Finally, in some other occasions, the employee was not even aware of the fact that there was a problem. This most likely has to do with miscommunication. If that is the case, review the communication channels. Find out the preferred means for the employee. Look out for Chinese whispers, lack of alignment with high level goals, and misuse of tools e.g. clogged email inboxes.

Clearly outline expectations

If they are a new starter, or recently assumed a new role, or are working on a new project, ask them if there is any part of the job where they do not understand what is expected of them. Give them the opportunity to ask questions and iron out any potential areas of confusion.

Prepare an action plan

Without a viable solution, any negative feedback is rather useless. People might even feel we are giving up on them. The best way to show that we care is with a well crafted plan. Be open to input and fine-tune the details with the employee. Ultimately, it’s paramount to get buy in and come to an agreement.

Set new goals

If the old goals were misaligned, it’s time to review them. Clarify grey areas and find new goals that are focused on recovering and getting back on track. Reassign some of the old but still important goals to someone else if possible. That way you’ll create some space for them to focus on their improvement. Make sure you explain why you are doing it, or they might feel you lost your trust in them.

Sometimes all they need is to relieve some stress, hit some wins, regain their confidence, and they are back in business.

Make them understand the impact

Sometimes low performers are unaware of the impact of their actions. They might think it’s no big deal to miss a deadline here and there, or to produce some low quality hacks.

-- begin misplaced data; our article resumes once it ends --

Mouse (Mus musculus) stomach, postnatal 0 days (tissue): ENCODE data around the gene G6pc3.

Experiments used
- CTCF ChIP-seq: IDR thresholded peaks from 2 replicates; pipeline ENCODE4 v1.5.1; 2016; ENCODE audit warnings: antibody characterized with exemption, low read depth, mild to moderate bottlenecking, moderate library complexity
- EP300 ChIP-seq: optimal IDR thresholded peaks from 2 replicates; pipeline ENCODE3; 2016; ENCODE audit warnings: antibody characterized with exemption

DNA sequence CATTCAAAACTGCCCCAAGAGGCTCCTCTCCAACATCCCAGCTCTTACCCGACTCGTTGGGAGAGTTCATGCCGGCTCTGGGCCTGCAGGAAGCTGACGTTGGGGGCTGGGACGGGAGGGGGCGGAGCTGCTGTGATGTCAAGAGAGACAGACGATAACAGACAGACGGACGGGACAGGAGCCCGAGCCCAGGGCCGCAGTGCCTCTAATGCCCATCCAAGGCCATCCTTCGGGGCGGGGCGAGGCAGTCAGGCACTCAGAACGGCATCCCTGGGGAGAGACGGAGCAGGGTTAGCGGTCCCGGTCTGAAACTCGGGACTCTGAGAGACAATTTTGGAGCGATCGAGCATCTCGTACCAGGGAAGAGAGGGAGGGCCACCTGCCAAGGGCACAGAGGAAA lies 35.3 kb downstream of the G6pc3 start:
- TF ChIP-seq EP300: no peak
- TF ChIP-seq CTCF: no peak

Make them see the implications, how it’s impacting team morale, how other people need to fix issues they left unattended and how it’s costing money and resources.

If understanding that their bad performance is making their team unhappy and putting their jobs at risk doesn’t make them react, then nothing will.

Follow up

Raising awareness of the issue and putting together an improvement plan is just the beginning. Have regular catch-ups, focus on providing support, and highlight progress made. As a general rule, try to avoid micromanaging, but at this point, a bit more handholding than usual is acceptable as a temporary measure. As always, be transparent about what you are doing.

Say it when performance is back to good

A performance improvement plan must have an end. And it has to be clearly defined and agreed from the beginning. Make sure you say it when the performance is good enough again. But remind them that moving forward, you both should keep and eye on the issues that were fixed, so that they stay on the right track.

Clear the deadwood

Sometimes enough is enough. When improvement doesn’t happen after a reasonable amount of time, it’s time to let your employee go. Think of your team, they are having a hard time too, covering for unfinished work, and feeling somewhat helpless. At the end of the day, if you have done everything in your hand to help the person improve and nothing changed (or didn’t change enough), you will have made the right decision.

Be proactive by avoiding low-performance hires

It is impossible to predict low performance 100% accurately during recruitment, but it’s definitely something to have in mind when assessing a candidate. Ask yourself, will they perform at the level we require in the time that we need? If the answer is no and you still hire, chances are you will be revisiting this post soon enough.